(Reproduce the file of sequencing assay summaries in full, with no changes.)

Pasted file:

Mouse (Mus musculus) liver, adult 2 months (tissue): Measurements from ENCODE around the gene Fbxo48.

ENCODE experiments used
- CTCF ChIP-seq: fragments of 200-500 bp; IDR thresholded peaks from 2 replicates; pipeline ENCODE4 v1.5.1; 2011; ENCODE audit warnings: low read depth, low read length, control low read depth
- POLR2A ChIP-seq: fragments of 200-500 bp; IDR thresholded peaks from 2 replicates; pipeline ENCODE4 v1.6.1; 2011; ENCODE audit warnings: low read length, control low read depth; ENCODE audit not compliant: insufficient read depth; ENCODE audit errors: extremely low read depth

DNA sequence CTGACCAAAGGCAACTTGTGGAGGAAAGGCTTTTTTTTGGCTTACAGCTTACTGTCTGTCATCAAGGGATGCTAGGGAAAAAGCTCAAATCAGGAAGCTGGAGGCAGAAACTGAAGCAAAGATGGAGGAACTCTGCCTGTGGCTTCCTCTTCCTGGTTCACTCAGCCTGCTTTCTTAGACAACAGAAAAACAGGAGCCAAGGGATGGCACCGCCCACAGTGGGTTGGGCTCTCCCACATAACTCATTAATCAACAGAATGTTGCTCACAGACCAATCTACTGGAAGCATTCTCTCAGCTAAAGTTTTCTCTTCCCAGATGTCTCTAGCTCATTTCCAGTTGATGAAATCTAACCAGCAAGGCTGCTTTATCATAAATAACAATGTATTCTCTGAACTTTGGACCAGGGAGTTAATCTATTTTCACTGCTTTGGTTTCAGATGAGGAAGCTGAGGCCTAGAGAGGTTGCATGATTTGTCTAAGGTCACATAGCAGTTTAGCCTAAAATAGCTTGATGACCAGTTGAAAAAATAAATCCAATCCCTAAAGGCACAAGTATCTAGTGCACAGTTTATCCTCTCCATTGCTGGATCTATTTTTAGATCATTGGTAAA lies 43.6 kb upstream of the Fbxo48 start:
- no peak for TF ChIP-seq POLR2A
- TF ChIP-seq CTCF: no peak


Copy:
Mouse (Mus musculus) liver, adult 2 months (tissue): Measurements from ENCODE around the gene Fbxo48.

ENCODE experiments used
- CTCF ChIP-seq: fragments of 200-500 bp; IDR thresholded peaks from 2 replicates; pipeline ENCODE4 v1.5.1; 2011; ENCODE audit warnings: low read depth, low read length, control low read depth
- POLR2A ChIP-seq: fragments of 200-500 bp; IDR thresholded peaks from 2 replicates; pipeline ENCODE4 v1.6.1; 2011; ENCODE audit warnings: low read length, control low read depth; ENCODE audit not compliant: insufficient read depth; ENCODE audit errors: extremely low read depth

DNA sequence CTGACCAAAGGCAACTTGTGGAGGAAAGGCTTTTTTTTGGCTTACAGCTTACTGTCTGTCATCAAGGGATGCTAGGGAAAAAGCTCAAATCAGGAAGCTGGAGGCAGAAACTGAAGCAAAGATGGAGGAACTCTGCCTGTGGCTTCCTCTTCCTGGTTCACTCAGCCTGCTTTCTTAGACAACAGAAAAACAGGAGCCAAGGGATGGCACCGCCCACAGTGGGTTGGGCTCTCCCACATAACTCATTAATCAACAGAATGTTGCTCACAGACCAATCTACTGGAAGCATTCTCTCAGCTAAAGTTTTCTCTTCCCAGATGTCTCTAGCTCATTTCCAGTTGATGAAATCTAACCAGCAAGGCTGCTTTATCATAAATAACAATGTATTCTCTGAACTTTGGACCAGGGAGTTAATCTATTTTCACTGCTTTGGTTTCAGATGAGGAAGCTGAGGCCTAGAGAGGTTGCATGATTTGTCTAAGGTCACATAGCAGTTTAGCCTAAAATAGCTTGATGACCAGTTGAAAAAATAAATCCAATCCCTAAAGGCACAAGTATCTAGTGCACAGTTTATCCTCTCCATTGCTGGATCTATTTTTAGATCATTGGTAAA lies 43.6 kb upstream of the Fbxo48 start:
- no peak for TF ChIP-seq POLR2A
- TF ChIP-seq CTCF: no peak